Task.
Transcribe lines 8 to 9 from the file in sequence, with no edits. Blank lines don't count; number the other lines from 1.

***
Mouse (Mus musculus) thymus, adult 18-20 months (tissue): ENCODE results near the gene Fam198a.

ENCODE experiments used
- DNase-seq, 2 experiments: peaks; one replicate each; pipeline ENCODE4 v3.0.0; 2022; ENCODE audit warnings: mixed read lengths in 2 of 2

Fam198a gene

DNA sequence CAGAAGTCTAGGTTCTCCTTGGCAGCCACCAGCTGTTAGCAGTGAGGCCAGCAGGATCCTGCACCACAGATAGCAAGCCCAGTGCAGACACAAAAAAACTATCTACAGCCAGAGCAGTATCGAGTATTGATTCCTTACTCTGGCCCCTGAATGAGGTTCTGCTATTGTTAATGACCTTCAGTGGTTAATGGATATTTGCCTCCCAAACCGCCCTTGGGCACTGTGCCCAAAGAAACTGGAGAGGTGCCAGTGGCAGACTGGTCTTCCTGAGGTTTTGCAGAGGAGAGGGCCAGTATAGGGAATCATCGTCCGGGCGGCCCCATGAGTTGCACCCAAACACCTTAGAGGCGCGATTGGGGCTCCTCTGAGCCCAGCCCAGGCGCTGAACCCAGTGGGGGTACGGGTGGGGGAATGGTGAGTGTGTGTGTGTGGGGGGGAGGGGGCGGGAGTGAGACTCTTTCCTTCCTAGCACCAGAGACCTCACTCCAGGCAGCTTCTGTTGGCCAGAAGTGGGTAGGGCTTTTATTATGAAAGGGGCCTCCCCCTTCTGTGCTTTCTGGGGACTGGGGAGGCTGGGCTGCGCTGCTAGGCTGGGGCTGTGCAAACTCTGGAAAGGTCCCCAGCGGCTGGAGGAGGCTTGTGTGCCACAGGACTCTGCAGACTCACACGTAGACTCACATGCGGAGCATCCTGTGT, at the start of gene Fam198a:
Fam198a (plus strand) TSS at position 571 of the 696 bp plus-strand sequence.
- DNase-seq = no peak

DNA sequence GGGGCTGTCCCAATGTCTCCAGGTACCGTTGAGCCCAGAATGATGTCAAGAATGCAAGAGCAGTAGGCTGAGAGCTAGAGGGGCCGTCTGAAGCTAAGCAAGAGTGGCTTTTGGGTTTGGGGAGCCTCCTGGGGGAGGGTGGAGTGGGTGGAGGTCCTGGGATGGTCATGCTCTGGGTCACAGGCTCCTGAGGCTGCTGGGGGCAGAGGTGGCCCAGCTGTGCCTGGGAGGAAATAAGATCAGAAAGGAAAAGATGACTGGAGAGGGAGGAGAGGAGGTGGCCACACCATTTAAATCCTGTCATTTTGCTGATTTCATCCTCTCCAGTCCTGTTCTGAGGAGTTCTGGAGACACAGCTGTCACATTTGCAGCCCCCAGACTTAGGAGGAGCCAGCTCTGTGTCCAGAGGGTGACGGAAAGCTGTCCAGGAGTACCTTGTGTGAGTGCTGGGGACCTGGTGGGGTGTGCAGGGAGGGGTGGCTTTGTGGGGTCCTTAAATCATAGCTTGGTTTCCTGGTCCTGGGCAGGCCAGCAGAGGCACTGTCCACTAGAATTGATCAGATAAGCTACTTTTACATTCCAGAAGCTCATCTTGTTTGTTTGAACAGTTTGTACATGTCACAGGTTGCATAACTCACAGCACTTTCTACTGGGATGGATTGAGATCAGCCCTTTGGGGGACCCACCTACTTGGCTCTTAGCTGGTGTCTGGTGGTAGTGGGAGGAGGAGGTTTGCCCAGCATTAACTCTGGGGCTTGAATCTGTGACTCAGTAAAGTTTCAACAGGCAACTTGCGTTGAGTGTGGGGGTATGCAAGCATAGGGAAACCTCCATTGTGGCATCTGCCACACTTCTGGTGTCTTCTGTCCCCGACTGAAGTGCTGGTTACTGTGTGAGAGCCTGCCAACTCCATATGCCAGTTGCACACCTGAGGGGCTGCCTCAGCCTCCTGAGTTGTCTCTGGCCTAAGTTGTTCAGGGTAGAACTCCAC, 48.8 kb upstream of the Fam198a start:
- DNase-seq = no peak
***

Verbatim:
DNA sequence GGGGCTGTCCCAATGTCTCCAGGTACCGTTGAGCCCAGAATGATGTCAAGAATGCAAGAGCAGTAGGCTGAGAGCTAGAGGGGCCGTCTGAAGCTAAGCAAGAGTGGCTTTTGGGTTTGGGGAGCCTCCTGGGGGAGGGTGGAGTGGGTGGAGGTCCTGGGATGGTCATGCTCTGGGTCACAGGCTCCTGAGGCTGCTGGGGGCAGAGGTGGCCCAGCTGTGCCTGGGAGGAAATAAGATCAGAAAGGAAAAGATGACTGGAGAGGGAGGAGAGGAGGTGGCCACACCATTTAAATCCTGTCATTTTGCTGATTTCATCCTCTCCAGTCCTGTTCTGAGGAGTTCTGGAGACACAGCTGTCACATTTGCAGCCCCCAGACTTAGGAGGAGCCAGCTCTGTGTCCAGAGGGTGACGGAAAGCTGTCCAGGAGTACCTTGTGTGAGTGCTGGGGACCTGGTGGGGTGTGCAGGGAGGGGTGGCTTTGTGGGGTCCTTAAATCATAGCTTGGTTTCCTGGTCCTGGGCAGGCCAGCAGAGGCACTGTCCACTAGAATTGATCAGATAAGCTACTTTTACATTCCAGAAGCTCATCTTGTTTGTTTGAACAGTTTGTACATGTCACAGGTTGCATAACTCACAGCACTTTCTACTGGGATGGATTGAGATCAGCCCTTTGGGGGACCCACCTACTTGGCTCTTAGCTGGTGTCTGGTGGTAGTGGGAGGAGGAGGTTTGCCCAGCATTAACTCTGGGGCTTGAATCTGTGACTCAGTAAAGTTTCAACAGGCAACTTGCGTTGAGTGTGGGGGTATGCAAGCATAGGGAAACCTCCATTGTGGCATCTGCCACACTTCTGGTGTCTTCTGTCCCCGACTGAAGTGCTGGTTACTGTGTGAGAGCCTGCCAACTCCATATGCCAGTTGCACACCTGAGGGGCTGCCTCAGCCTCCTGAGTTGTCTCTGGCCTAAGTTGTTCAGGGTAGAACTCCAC, 48.8 kb upstream of the Fam198a start:
- DNase-seq = no peak